Environmentalist Pushes Rights Of Nature Statewide
Chuck O'Neal, chairman of the Florida Rights of Nature Network, discusses the impact five amendments to the Florida constitution will have across the state.
By a margin of nearly 90%, Orange County voters approved a charter amendment last November aimed at protecting the “rights of nature.”
Now, backers are taking the issue statewide by pushing five amendments to the Florida constitution.
WMFE environmental reporter Amy Green talked about the effort with Chuck O’Neal, chairman of the Florida Rights of Nature Network.
The amendments are aimed at protecting wetlands and waterways and preventing hunting of iconic species like the Florida black bear. They also would prohibit captive hunting and toll roads through conservation and rural lands.
“In our society, the way that it was set up originally, there were only a certain few people who were rights bearing and generally when the Constitution was written, that was a white property owning males,” says O’Neal.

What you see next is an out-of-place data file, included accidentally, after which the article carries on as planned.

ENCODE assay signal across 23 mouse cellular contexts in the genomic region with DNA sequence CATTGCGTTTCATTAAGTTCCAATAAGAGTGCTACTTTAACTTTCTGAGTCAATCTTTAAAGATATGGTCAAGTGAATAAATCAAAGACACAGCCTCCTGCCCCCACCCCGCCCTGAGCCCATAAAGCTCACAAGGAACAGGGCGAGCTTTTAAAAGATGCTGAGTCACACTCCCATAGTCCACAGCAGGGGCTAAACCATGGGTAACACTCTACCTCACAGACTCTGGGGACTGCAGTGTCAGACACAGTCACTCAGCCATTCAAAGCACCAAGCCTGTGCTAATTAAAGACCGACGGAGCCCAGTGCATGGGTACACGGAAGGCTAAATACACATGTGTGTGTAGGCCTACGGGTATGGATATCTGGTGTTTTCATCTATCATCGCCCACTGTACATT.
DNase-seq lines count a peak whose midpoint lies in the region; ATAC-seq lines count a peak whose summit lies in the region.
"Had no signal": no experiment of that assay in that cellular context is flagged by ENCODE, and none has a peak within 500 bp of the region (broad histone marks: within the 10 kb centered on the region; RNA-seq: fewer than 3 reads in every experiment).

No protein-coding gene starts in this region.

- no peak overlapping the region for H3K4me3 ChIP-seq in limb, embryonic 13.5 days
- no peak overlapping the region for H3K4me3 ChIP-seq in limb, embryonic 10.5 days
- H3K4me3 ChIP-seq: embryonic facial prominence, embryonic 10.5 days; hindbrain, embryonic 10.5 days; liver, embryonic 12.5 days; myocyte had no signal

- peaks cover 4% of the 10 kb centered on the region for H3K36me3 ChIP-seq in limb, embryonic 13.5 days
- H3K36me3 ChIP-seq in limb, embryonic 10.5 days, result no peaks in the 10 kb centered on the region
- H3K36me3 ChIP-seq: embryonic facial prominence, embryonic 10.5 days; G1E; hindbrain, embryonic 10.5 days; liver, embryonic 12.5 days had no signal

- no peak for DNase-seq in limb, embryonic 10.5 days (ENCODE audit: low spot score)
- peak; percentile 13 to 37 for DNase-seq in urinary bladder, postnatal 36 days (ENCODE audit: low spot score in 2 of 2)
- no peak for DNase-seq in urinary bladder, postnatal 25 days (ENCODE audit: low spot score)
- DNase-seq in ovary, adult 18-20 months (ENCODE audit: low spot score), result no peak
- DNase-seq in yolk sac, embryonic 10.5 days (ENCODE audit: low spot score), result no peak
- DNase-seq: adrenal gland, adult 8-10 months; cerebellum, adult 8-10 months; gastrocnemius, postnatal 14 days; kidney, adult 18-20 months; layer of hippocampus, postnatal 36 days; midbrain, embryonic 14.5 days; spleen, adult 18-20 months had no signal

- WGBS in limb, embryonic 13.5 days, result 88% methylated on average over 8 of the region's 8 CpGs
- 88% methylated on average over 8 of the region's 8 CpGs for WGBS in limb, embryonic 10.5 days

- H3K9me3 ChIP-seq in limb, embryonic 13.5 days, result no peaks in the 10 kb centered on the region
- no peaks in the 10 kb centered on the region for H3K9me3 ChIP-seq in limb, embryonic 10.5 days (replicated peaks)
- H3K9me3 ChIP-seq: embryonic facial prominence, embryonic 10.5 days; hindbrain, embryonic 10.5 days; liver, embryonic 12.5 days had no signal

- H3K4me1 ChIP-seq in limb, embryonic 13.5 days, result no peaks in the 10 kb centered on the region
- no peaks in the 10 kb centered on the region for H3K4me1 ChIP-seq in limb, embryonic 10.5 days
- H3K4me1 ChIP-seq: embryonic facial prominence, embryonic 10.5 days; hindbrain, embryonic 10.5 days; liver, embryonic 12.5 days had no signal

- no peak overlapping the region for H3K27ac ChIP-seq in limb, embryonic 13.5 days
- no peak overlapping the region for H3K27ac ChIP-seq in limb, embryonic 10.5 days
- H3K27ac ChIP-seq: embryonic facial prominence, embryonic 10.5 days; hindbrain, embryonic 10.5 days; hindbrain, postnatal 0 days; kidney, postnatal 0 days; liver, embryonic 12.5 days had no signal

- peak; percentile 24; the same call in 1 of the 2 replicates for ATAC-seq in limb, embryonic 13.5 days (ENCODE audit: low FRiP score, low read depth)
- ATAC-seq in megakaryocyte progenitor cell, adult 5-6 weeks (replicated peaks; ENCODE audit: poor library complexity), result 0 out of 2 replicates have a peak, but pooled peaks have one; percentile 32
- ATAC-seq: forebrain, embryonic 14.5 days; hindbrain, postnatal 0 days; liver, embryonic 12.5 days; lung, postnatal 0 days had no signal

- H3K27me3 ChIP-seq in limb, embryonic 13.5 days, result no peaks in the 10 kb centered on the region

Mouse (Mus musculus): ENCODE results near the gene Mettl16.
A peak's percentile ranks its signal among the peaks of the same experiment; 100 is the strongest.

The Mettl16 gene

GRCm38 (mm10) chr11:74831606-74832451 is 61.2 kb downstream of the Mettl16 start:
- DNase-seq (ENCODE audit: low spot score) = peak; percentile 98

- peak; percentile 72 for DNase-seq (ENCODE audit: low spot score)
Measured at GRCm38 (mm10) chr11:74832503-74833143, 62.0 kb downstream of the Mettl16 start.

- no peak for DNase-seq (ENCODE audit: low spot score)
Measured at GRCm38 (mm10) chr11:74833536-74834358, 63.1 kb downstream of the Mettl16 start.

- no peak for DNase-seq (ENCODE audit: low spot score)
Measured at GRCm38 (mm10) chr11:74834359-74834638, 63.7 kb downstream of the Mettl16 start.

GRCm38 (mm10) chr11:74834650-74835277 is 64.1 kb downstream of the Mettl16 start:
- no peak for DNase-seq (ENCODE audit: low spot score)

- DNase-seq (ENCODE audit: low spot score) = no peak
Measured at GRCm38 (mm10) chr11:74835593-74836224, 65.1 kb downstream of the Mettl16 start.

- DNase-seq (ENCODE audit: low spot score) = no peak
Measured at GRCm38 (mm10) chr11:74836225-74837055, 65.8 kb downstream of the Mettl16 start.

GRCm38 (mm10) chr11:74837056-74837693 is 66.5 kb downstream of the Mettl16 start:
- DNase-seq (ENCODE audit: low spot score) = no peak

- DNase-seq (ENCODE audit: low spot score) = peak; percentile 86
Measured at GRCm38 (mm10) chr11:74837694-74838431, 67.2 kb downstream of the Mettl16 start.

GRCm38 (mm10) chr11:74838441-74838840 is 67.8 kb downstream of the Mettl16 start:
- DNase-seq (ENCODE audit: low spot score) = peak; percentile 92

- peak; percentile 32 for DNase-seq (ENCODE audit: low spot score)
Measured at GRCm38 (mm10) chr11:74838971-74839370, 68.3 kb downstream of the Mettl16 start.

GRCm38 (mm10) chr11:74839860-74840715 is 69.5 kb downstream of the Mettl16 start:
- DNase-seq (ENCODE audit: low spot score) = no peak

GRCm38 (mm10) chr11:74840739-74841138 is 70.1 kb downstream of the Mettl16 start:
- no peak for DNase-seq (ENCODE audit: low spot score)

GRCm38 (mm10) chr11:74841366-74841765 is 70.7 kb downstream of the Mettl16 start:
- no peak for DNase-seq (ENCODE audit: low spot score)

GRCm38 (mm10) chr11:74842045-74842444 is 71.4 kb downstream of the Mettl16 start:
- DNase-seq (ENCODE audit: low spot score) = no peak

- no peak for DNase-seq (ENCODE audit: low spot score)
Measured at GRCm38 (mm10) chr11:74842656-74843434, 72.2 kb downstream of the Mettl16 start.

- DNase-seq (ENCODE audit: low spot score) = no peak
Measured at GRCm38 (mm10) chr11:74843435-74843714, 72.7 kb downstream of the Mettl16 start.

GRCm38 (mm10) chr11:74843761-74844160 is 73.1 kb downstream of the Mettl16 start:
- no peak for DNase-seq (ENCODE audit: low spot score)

“The evolution of the expansion of these rights is now at a point that we can look at nature, not as property, not as something that’s a thing, but something that can have rights, not the rights of a person, but to have certain rights, as we do here in Orange County, our waterways have rights.”
O’Neal says up until now, Florida’s environment has been protected through regulation. Ultimately, he says, that leads to environmental destruction.
“We don’t really have a system of protecting the environment, we have a system of basically abusing the environment at a regulated rate.”
The five amendments to the constitution, says O’Neal, would empower citizens to bring legal action on behalf of rivers, wildlife and conservation lands.
Where other attempts to protect the environment have worked within the existing system, O’Neal says his approach would create something brand new.
“What we have now is not working, we cannot keep building upon a system that has utterly failed the citizens of Florida and also the wildlife and the wild places of Florida that we all love and moved here for, or the reason why we stay here," O'Neal says. "All of this is, in essence, being destroyed at an accelerated rate. And it’s time for the citizens of the state state of Florida to step forward and do something about it.”
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